Wednesday, April 7, 2010

It’s that time of the month… for another blog post.

It’s pretty safe to say that among the worst breeds of commercials and advertisements, tampon and other “feminine product” spots take the cake. And, we know it’s pretty uncomfortable to read a blog dedicated to the issue, but we’re all grown-ups here (mostly), and there’s a lot to be learned.

We bring this up because Kotex has recently launched its “Anti-Tampon-Ad Campaign,” to polarizing reviews. Their new ads spotlight the ridiculousness of the glorification of menstruation, the euphoric feelings that apparently accompany it, and somehow, the need to constantly wear tight white pants, which is downright absurd (the pants, not the parody).  They make some valid points that are not only relevant to this genre of advertising, but advertising across the board. They also point fingers at those agencies that select “racially ambiguous” spokespeople and determine every aspect of an ad based on the responses of focus groups with the attention of appealing to everyone. In the end, the ads appeal to no one.



Some critics think the ads are trying too hard to be edgy, and that attitude is off-putting. We think these people should not take themselves or their tampon ads so seriously. Yet others say they’re not trying hard enough. Instead, they insist the ads are no better than the previous whimsical, sterile and vague commercials of their competitors because, instead of actually detailing the benefits of the products, they are using a different form of distraction to avoid the uncomfortable subject matter.

Here’s the thing: in the tampon market, there just isn’t a whole lot of room for product differentiation, and no amount of touting the absorbency and comfort of a piece of cotton is going to change that. So sure, Kotex isn’t making any REAL points about the quality of their tampons or why someone should choose their box on the fluorescently lit shelf. ANYONE who has bought tampons has tried to make the purchase as FAST as possible – trust me guys, we’re not reading the bullet points on the package in the middle of the store… “Oh look! This one is made from 25 different absorbent fibers!” No. Nobody has ever taken the time to learn about the 25 absorbent fibers.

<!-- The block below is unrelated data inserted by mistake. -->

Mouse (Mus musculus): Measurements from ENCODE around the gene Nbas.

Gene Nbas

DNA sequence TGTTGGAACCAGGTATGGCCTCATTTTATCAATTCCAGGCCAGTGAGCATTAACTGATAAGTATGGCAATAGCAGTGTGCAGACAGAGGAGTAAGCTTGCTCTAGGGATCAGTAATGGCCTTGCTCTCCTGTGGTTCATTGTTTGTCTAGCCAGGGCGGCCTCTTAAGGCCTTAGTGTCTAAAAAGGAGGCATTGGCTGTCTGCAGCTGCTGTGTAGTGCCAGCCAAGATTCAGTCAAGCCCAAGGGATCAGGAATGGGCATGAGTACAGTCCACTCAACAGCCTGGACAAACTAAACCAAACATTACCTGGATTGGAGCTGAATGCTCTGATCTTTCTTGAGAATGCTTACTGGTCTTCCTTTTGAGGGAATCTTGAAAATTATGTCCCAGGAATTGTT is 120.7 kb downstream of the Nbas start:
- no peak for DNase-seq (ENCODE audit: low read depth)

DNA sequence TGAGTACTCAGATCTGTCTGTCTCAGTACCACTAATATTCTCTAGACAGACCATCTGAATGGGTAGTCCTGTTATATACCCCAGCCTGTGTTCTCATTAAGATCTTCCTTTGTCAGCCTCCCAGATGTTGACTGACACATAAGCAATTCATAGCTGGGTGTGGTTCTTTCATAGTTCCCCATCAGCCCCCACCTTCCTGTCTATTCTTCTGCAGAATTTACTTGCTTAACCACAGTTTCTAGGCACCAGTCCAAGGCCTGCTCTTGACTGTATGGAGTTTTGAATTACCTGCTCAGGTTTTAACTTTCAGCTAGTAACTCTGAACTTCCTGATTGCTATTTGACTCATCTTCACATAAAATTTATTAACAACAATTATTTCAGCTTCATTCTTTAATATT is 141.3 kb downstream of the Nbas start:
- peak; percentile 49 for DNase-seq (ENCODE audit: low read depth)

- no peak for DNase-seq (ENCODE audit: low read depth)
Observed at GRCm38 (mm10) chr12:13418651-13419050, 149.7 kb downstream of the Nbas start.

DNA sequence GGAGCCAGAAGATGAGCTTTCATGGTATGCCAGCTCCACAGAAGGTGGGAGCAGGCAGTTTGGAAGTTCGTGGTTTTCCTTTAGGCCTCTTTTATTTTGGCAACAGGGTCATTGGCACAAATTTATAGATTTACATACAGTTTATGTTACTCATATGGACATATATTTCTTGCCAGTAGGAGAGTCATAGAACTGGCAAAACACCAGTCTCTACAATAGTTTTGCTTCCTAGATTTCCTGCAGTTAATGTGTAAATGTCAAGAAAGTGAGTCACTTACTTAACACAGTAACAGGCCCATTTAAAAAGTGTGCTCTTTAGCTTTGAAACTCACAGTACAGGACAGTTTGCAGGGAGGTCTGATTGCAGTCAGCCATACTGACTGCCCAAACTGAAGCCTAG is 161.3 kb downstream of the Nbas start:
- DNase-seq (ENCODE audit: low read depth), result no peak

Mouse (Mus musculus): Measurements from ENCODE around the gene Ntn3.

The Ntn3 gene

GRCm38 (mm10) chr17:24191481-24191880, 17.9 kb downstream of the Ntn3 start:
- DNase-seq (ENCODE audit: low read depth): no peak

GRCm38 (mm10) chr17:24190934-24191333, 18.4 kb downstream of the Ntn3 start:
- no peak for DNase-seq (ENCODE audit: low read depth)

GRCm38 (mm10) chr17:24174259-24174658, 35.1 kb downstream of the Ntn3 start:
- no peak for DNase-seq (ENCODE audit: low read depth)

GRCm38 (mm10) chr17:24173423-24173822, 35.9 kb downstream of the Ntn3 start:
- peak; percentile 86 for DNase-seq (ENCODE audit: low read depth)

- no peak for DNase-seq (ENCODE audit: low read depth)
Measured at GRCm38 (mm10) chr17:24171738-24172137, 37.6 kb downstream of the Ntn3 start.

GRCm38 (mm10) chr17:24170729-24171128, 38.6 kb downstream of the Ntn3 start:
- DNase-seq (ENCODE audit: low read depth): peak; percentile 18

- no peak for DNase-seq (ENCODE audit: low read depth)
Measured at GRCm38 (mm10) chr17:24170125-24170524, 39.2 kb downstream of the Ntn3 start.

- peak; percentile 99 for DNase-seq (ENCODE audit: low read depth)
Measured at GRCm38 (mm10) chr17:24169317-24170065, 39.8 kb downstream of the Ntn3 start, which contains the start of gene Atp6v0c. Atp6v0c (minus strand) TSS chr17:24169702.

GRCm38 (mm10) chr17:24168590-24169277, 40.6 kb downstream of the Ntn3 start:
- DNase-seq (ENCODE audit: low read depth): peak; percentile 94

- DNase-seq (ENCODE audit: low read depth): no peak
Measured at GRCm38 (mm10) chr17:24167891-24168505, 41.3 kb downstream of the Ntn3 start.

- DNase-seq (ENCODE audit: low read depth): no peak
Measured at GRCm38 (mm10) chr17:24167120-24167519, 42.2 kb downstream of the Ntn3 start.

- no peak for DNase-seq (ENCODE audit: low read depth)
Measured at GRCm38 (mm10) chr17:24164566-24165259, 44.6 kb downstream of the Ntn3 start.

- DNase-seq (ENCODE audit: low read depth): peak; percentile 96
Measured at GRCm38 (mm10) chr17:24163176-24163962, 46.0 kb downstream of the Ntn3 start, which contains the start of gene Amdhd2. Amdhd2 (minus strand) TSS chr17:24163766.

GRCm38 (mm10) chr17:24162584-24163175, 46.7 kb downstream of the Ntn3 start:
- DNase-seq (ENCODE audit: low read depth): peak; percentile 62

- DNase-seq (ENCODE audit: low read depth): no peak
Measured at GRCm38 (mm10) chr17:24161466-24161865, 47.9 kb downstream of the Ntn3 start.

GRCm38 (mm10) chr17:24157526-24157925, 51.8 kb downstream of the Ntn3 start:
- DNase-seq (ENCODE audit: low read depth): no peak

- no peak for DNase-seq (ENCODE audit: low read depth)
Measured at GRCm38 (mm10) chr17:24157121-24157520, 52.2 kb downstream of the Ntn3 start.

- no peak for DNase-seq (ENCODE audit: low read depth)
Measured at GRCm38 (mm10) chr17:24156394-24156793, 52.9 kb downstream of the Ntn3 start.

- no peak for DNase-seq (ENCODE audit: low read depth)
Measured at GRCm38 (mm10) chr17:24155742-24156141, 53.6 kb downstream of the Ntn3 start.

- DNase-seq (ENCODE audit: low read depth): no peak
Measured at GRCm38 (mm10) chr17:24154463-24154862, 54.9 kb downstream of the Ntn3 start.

And THAT is why this ad campaign is pretty effective. Without explicitly sharing the process by which the tampons work (gross!), these ads manage to be honest and sincere, and if nothing else, they are certainly memorable. And when you’re making a 15-second purchase decision, as a tampon company, your best bet is staying top of mind.

So what’s the take-away here? If your product is in a market that doesn’t really offer anything different from your competitor (pizza, dog food, chewing gum, toothpaste…), your ads don’t HAVE to be informative. They just have to be the best. And if you do have something to say (as in the Apple ads comparing Macs to PCs), you do have to take it a step further and not only explain why your product is better and unique, but also remind your audience that it exists. As always, think about what your advertising is trying to achieve, and the solution is usually pretty simple. PERIOD.

3 comments:

Christine said...

Love that you ended this post with "PERIOD." Clever girl! Period...

Shelly Gregory said...

Most of us are intelligent and informed consumers. However, as with any type of relationship that needs rekindling, be it an association to an established product, or a long romantic partnership, laughter and smiles will spark life and new interest. In my household it is the commericals that are geniusly funny that win us over. In a seriously aching world, laughter is definitely the best medicine.

Urs said...

I love this post! You should get paid to write, girl!